FIGURE 3
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FIGURE 3. Changes in the discharge of metabosensitive afferent after intra-arterial injection of chemical activators in the triceps brachii. (A) Values are expressed in the percentage (%) of firing rate baseline (PRE). p < 0.05, ∗∗p < 0.01, ∗∗∗p < 0.001: POST-injections vs. PRE-injections in Control (n = 13), SHAM (n = 10), MCAO-D1 (n = 10), and MCAO-D7 (n = 14) groups. (B) Examples of metabosensitive afferents firing rate after KCl 50-LA 50 in rat of Control group.

Response of VPL Nuclei After Chemical Injections

The discharge of VPL nuclei following the activation of group III/IV muscle afferents was not affected by cerebral ischemia. Indeed, the firing rate of IP VPL significantly increased compared to PHY-injection for all groups (Figure 4A) following KCl 10-LA 25 (Control: 40 ± 14%, p < 0.001; SHAM: 40 ± 28%, p < 0.05; MCAO-D7: 45 ± 28%, p < 0.05), LA 25-ATP (Control: 38 ± 24%, p < 0.01; SHAM: 49 ± 13%, p < 0.05; MCAO-D7: 53 ± 60%, p < 0.01), and KCl 50-LA 50 injections (Control: 73 ± 47%, p < 0.05; SHAM: 79 ± 43%, p < 0.05; MCAO-D7: 89 ± 25%, p < 0.01). Similar results were found for CT VPL nucleus after KCl 10-LA 25 (Control: 44 ± 24%, p < 0.001; SHAM: 67 ± 41%, p < 0.05; MCAO-D7: 55 ± 36%, p < 0.01), LA 25-ATP (Control: 41 ± 17%, p < 0.01; SHAM: 45 ± 29%, p < 0.05; MCAO-D7: 36 ± 14%, p < 0.05), and KCl 50-LA 50 injections (Control: 98 ± 52%, p < 0.01; SHAM: 46 ± 36%, p < 0.05; MCAO-D7: 41 ± 22%, p < 0.01). Nevertheless, we found no difference between groups both for the IP-POST/IP-PRE and CT-POST/CT-PRE ratios (data not shown). Moreover, we compared the IP-POST/IP-PRE ratio with CT-POST/CT-PRE ratio and no difference was observed in SHAM and MCAO-D7 groups following the 3 combinations of chemical activators as well as in Control group for KCl 10-LA 25 and LA 25-ATP (data not shown). We only observed a significant lower IP-POST/IP-PRE ratio (1.65 ± 0.50) compared to CT-POST/CT-PRE ratio (2.11 ± 0.60) within the Control group in response to KCl 50-LA 50 (p < 0.05). An example of VPL firing rate before and after injection was given in Figure 4B.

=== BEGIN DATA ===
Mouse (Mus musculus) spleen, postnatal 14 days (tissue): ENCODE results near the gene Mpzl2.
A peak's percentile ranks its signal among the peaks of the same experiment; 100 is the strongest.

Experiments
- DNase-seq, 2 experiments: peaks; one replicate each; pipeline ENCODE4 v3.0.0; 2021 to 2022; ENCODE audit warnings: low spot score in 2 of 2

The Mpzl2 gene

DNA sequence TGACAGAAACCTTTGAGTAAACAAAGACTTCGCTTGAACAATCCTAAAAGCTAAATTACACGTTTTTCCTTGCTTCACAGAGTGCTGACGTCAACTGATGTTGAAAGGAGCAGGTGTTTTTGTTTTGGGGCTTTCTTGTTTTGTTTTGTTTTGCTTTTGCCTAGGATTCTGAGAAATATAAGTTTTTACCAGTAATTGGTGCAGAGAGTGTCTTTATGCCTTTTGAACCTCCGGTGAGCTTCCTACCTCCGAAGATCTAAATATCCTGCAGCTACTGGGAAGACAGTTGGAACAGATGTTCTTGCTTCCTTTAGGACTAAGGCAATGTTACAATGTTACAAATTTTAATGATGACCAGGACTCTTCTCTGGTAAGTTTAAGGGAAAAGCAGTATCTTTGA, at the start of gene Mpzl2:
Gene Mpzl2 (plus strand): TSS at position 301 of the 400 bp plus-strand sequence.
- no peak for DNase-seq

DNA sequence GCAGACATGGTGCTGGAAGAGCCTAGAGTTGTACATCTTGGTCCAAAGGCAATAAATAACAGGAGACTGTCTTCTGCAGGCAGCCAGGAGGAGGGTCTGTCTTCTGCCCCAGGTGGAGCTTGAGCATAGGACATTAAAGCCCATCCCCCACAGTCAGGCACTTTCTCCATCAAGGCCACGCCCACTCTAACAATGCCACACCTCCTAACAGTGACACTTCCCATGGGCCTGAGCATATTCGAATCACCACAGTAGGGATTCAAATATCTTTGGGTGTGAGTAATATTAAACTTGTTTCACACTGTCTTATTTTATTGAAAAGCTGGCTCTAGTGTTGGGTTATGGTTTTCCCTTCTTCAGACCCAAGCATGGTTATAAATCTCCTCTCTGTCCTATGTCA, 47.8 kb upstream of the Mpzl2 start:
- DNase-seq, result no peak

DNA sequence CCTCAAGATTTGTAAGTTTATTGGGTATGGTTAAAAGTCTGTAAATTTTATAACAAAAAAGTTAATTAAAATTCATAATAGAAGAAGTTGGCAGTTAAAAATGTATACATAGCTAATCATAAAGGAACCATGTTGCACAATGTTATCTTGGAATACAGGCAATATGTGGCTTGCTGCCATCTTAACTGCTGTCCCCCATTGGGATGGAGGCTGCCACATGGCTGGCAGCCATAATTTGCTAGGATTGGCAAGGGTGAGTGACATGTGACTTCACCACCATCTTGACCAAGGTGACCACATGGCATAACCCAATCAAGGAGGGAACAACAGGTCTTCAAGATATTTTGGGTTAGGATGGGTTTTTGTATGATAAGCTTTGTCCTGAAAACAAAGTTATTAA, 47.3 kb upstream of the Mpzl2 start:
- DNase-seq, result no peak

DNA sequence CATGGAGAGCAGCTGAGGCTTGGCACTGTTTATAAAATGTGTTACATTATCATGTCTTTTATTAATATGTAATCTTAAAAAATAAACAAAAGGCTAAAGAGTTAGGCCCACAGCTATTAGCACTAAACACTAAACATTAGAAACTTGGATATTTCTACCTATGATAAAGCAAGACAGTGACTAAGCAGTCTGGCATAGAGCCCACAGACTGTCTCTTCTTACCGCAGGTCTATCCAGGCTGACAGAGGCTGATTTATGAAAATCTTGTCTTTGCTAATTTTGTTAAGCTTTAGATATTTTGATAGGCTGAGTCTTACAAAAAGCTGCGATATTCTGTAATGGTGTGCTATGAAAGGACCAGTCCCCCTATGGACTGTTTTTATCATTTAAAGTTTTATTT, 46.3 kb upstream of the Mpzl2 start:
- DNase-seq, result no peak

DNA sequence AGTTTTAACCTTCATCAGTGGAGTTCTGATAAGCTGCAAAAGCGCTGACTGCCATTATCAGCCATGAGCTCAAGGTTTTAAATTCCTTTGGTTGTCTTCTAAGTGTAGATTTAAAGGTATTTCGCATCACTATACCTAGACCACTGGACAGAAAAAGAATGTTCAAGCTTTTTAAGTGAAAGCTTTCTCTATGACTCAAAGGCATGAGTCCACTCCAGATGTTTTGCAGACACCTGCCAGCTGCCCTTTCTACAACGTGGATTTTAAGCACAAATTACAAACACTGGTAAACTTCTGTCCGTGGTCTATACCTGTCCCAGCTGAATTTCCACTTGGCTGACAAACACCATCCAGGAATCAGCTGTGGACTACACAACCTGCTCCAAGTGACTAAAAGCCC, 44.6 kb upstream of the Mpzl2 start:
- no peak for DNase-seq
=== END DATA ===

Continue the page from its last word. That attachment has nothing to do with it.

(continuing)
FIGURE 4
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FIGURE 4. Changes in ipsi- (IP) and contralesional (CT) VPL nuclei response following intra-arterial injection of chemical activators in the triceps brachii. (A) Values are expressed in IP-POST/IP-PRE and CT-POST/CT-PRE ratios in which PRE corresponded to VPL nuclei baseline in responses to saline injection. p < 0.05, ∗∗p < 0.01, ∗∗∗p < 0.001: POST-injections vs. PRE-injections in Control (n = 10), SHAM (n = 8), and MCAO-D7 (n = 6) groups. p < 0.05: IP-POST/IP-PRE vs. CT-POST/CT-PRE in Control group after KCl 50-LA 50 injections only. (B) Example of IP and CT VPL nuclei firing rate after KCl 50-LA 50 from a Control rat. IP: ipsilesional; CT: contralesional.

Effect of PPADS on the Somatic Reflex Response and on the Discharge of Group III/IV Afferents in Response to Chemical Activators

The PPADS reduced the metabosensitive afferent discharge and the somatic reflex response to chemical activators. Our results showed that the firing rate of metabosensitive afferents was significantly lower in POST-PPADS than in PRE-PPADS injection in response to KCl 10-LA 25 (-74 ± 15%; p < 0.05) and LA 25-ATP (-74 ± 17%; p < 0.05) injections (Figure 5A). Similarly, somatic reflex amplitude was significantly reduced at POST-PPADS compared to PRE-PPADS in response to KCl 10-LA 25 (-92 ± 11%; p < 0.05) whereas reduction is found after LA 25-ATP injections (-68 ± 54%) but it was not significant (Figure 5B).